## Why is 1/0 infinity but 0/0 undefined?

October 10, 2014 at 9:34 pm | Posted in interesting maths, Mathematics | 1 CommentTags: 0/0, funny, himanshu joshi, india, infinite, infinity, interesting, madsadman, mathematics, maths, number system, numberline, weird, wierd

When we were kids, we were taught that anything divided by 0 is infinity i.e. a very big number that cannot be calculated. As kids, we took the liberty of taking 0/0 as infinity as well and no one corrected us. As long as there was no finite definition of x/0, everyone was happy and so were we.

The time changed, we grew up, started using calculators & spreadsheets and suddenly came across this difference. When you divide any number other than 0 by 0, your calculator returns ‘E’ or error but when you divide 0 by 0, it returns undefined. Why is it so? Is x/0 actually infinity?

**Let us dig a bit deeper into why is there a discrepancy.**

Let us take a very simple equation: xy=1

**i.e. y = 1/x**

So when x = 1, y=1 when x = 1/2, y = 2, when x = 1/4, y=4 and so on.

So (x,y) ∈ (1,1), (0.1,10), (0.01,100), (0.00001,10000)……… (1/10^n, 10^n)

Thus we see when n increases to extremely large numbers, limit(x)->0 but limit(y)-> ∞.

Thus we can say if something is divided by 0, the output is infinity(∞). But wait.

What if in our case, x < 0?

(x,y) ∈ (-1,-1),(-0.1,-10),(-0.01,-100)…..(-1/10^n, -10^n)

The result is same but in the other direction i.e. limit(x)->0, limit(y)-> -∞.

That essentially means, **y is ±∞** depending on which side of the number line we approach it. So it might be okay to assume x/0 = ∞ for basic mathematics purposes but in reality it might not be true.

If we draw a graph of y = 1/x, it looks like:

#### If x/0 is infinity, then why is 0/0 undefined?

We approach this problem with simple two dimensional coordinate geometry.

We take a simple straight line y = x. This line has an intercept of 0 and slope of 1.

y = x i.e. y/x = 1;

Some of the points that lie on this line: (2,2),(1,1),(0,0),(-1,-1),(-2,-2)

Do you see something? If (0,0) lies on this line, (0,0) must satisfy the equation y/x = 1; i.e. 0/0 = 1?

Take another line y=2x i.e. y/x = 2;

Some of the points that lie on this line: (2,4),(1,2),(0,0),(-1,-2),(-2,-4)

Great. (0,0) lies on this line too i.e. 0/0 =2?

We all know that we can draw infinite number of straight lines through 0, so 0/0 changes its values infinite times.

Moreover, we have innumerable other curves that pass through (0,0) y=4x^2 for example. An infinite number of curves fulfilling such equations pass through (0,0), so 0/0 has another infinite set of values.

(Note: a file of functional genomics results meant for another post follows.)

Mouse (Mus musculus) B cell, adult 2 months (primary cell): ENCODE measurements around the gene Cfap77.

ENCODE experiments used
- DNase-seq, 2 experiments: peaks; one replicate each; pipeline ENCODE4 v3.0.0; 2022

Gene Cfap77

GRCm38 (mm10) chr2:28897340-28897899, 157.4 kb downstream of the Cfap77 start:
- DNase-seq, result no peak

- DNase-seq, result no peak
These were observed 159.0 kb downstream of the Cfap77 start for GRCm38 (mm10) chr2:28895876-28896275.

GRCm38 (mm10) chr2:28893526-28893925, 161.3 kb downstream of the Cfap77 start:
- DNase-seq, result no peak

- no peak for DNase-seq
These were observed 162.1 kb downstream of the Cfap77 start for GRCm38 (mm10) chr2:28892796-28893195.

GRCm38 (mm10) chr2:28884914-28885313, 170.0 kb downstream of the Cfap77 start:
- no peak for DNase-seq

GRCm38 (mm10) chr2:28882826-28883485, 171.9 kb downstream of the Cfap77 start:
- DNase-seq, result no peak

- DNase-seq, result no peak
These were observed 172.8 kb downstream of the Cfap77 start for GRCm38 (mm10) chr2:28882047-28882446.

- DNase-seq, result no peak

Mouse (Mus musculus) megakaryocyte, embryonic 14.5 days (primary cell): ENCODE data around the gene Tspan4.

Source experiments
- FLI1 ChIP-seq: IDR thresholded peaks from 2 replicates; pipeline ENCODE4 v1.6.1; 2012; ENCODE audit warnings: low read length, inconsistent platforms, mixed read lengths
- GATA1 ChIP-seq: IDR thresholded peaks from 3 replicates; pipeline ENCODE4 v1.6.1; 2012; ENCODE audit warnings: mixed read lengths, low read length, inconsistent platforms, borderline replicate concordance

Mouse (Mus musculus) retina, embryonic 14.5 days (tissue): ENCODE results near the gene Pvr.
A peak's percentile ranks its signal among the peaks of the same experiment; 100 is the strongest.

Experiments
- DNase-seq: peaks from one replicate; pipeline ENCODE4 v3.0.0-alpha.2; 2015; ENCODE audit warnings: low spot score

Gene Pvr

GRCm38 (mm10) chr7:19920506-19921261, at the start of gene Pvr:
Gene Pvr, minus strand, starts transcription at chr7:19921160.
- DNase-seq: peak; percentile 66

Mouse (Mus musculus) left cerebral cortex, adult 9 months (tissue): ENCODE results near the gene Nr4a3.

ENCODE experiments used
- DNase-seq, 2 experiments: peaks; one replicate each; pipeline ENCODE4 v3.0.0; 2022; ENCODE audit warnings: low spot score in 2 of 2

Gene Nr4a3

#### Total number of values for 0/0 = ∞ x ∞

Which value of 0/0 to pick among the so many values of 0, when we are asked?

Best answer: Undefined

Keep reading. Keep sharing.

– Himanshu

## Converting Miles to Kilometers – Fibonacci Numbers to the Rescue

October 9, 2014 at 12:45 am | Posted in Mathematics | Leave a commentTags: fibonacci, fibonacci series, kilometers, kms, mathematics, maths, maths tricks, maths trics, miles, miles to kilometers

A lot of times we encounter a situation where we want to convert miles into kilometers. If we go by the formula where 1 mile = 1.609 kms, we will probably reach the actual conversion, but multiplying a number with 1.609 is not which everyone wants to do.

This is where **Fibonacci series** comes to the rescue. A Fibonacci series is a mathematical number series in which every number is a sum of two preceding numbers. For example:

1,1,2,3,5,8,13,21,34,55,89…….

In the above series, every number is the sum of preceding 2 numbers. We can assume an invisible zero before the first 1.

If we calculate the ratio between two consecutive terms, we find out that the **ratio actually converges to 1.61803** after the first 14 terms.

Surprisingly this number is very close to the conversion ratio for miles to km conversion. If we consider anything between 1.6 – 1.65 as a decent conversion ratio for a back of the envelope conversion, we can safely say that once the series reaches 8, we consistently get the ratio between two consecutive terms to be well within the range.

**What does that signify?**

We have a very simple way of calculating the number of kilometers from miles (for kms > 5).* Simply take the next value in Fibonacci series and that will be a good approximation in kilometers. *

For example if we need to convert 13 miles to kms, simply take the next number in the series i.e. 21. In actual, 13 miles = 20.917 kms. Not bad.

Let us take another example:

55 miles = ? kms

Simple, from Fibonacci series, it should be close to 89 kms. By actual formula, it is 88.495 kms. Less than 1% error again. Superb.

What if the number is not a part of the Fibonacci series. Simple again. We all know about distributive law in Mathematics:

a x (b + c) = a x b + a x c

This essentially means we can add different Fibonacci numbers to reach the number we want to convert. For example, if we want to convert 26 to Fibonacci series, 26 = 21 + 5 so we take the next numbers from the Fibonacci series for 5 & 21 and add them:

Kms (26 miles) = Number next to 5 + Number next to 21

Kms (26 miles) = 8 + 34 = 42

If we use the formula, we get 41.834. Again percentage error is less than 0.5%.

Lastly, we take a big number say 145 and see how can we apply our analysis there:

141 = 144 – 3

Kms(141 miles) = Number next to 144 – Number next to 3

Kms(141 miles) = 233 – 5 = 228

By formula; its 226.869

Isn’t it Cool.

**Thanks for reading – Himanshu Joshi.**

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